Steve Fossett's bony-looking experimental airplane lifted off about 1,500 feet farther down the runway than it should have. Then it hit two birds. The temperature in the cockpit soared to 130 degrees, causing instruments to temporarily stop working before it cooled off.

Despite some hair-raising moments, Fossett soared out over the Atlantic Wednesday on a quest to break the 25,000-mile record for the world's longest aircraft flight.

Fossett began the 3½-day nonstop trip by squeezing into the tiny cockpit, kissing his wife, Peggy, goodbye and barreling down a runway normally used for space shuttle landings at the Kennedy Space Center.

[Fossett's Web site lets users track his progress.]

"Takeoff was a bit scary, to say the least," Fossett, 61, said hours later in a statement issued by his flight team. "I had to use most of the runway to get off the ground. This was particularly hairy, as I couldn't have aborted even if I had wanted to."

The white-knuckle takeoff was free of technical problems such as the major fuel leaks that had plagued Fossett's nonstop solo flight around the globe last year and prevented him from taking off on Tuesday.

His plane, the Virgin Atlantic Global Flyer, is made of lightweight carbon fiber and has a super fuel-efficient turbofan jet engine with a very high thrust-to-weight ratio.

The birds apparently hit the leading edge of a wing and the nose of one of the fuel tanks, but those spots are well reinforced, said Jon Karkow, flight engineer.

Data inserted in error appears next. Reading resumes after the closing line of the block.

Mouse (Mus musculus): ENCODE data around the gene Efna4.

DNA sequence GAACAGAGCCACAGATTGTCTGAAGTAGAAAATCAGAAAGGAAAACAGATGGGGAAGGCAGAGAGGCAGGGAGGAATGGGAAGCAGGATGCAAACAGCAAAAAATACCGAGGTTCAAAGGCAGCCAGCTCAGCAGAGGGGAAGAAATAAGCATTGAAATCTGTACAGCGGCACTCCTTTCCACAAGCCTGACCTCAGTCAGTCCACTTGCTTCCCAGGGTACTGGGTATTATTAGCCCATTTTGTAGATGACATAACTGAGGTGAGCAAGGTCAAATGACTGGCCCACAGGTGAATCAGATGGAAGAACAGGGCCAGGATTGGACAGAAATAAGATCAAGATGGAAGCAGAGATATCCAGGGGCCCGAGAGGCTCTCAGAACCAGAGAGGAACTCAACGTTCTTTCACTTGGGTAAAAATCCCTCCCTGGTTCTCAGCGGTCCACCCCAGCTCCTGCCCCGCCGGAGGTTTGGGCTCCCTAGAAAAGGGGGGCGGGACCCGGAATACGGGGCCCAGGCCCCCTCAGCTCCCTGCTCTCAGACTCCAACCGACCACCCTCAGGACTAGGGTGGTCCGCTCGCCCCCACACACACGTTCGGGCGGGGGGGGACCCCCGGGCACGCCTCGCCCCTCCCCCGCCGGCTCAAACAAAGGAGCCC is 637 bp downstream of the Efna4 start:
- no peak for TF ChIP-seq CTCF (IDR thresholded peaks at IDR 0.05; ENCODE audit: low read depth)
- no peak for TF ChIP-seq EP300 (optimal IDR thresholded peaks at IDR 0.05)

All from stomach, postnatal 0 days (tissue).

Fossett's goal is a nearly 27,000-mile trip, once around the world and then across the Atlantic again, with a landing Saturday outside London.

The 80-hour voyage would break the airplane distance record of 24,987 miles set in 1986 by the lightweight Voyager aircraft piloted by Dick Rutan and Jeana Yeager, as well as the balloon record of 25,361 miles set by the Breitling Orbiter 3 in 1999.

Fossett in 2002 became the first person to fly solo around the globe in a balloon, and last March he became the first person to circle the Earth solo in a plane without stopping or refueling. That flight, also made in the Virgin Atlantic Global Flyer, lasted 67 hours.

Both that venture and the latest flight were financed by Virgin Atlantic Airways founder Richard Branson.

The aircraft has 13 fuel tanks under its spindly wings, which extend 114 feet tip to tip. Drag parachutes are used to help it descend from its average cruising altitude of about nine miles or slow it down from a top speed of 285 mph. At takeoff, the plane had 18,000 pounds of fuel.

Fossett will take power naps no longer than five minutes each and drink nutrition shakes while in the air. His plane is equipped with a parachute pack holding a one-man raft and a satellite rescue beacon, just in case.

Fossett went ahead with trip despite jetstreams that raised fears he might not make it to his destination in Kent, England.

"Mr. Fossett decided it was worth trying," Karkow said. "He'd rather be flying than sitting on the ground waiting for a good day."